Imagine enjoying a juicy, crunchy slice of bacon and sending your compliments not just to the chef, but to a living pig still frolicking about!
Just recently, the US Food and Drug Administration has given a second green light for cultivated chicken manufactured by GOOD Meat. The company is among the top contenders in the growing cultivated meat industry, and it already sells its chicken products in one country – Singapore. Since 2020, lab-grown meat products in Singapore have been sold in supermarkets and served in restaurants.
While the rest of the world has yet to catch on, the FDA’s approval paves the way for the commercial production of cultivated meat in the US. After conducting a pre-market consultation, the FDA agreed with GOOD Meat’s safety evaluation of its cultivated chicken. And just last November, the FDA also issued a similar “no questions” letter to Upside Foods, another US-based company.
So what exactly is lab-grown meat, and how is it made? What challenges does the industry still face? Let’s take a closer look.
From Cells in a Vat to Your Plate
Simply put, cultivated meat, also known as cultured meat, is genuine meat grown from living animal cells.
The process begins with starter cells, gathered via a biopsy from a living animal. Most of the attention surrounding lab-grown meat has been directed to chicken and beef. However, cultured meat has proven successful with other meats, including seafood!
The cells are placed in bioreactors. These are enormous steel vats containing an oxygen-rich slurry of nutrients, such as vitamins, amino acids, glucose, salts, and proteins. This mixture essentially simulates conditions inside an animal’s body and encourages cell growth. In as little as two weeks, enough cells can be harvested and shaped into cuts of raw meat, which can be cooked just like typical meat sold on shelves.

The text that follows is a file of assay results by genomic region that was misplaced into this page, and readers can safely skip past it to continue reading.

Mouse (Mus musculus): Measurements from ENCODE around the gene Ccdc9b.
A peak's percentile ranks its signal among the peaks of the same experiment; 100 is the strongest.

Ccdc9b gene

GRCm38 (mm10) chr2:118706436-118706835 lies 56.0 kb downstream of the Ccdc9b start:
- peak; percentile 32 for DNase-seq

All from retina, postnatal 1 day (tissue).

The livestock industry has long been criticized for the inhumane treatment of animals and the rampant use of antibiotics. Advocates for cultivated meat argue that the process of cell cultivation is more humane, as it does not require the slaughter of animals. Furthermore, the controlled environment of the bioreactors makes antibiotics unnecessary because the final product is not exposed to pathogens.
Cultivated meat is also a promising dietary alternative, as we look to reduce our carbon emissions and slow climate change. When compared to conventional beef, cultivated meat produced with renewable energy could stand to reduce emissions by up to 92% and land use by up to 95%!
Hurdles Cultivated Meat Has Yet to Cross
Animal cell cultivation is a relatively new technology. In fact, the first cultivated meat burger was only presented to the public in 2013. The industry has expanded since, but cultivated meat still faces a number of challenges.
For one, the costs of running bioreactors remain relatively steep. Culture mediums are still costly to manufacture. In addition, cultivated meat is not yet entirely cruelty-free. One crucial medium ingredient is Fetal Bovine Serum (FBS), which must be harvested from slaughtered pregnant cows. Companies are still working on eliminating FBS from the production of cultured meat. For this reason, cultured meat products face stiff competition with plant-based products, which have grown popular among people with vegan or vegetarian diets.
Another key drawback is the lack of larger facilities. At the moment, most cultured meat facilities are small and do not run on renewable energy. Before cultured meat can become mainstream, wider changes in energy infrastructure need to be accomplished.
Finally, cultured meat remains a novelty to consumers, who may be understandably skeptical about how it’s made, and more importantly, how it tastes. The manufacture of cultured meat products has recently been banned in Italy out of concern that it would threaten traditional food practices.
Despite these challenges, the future of cultured meat is still promising. Informed consumers are often more open-minded, while millions of dollars continue to be invested in the industry.
As we wait for cultured meat to arrive at our supermarkets, what do you think? Would you be willing to tuck into lab-grown chicken, steaks, and hotdogs?
Sources: BBC, NPR, Guardian, TechCrunch, GFI, Smithsonian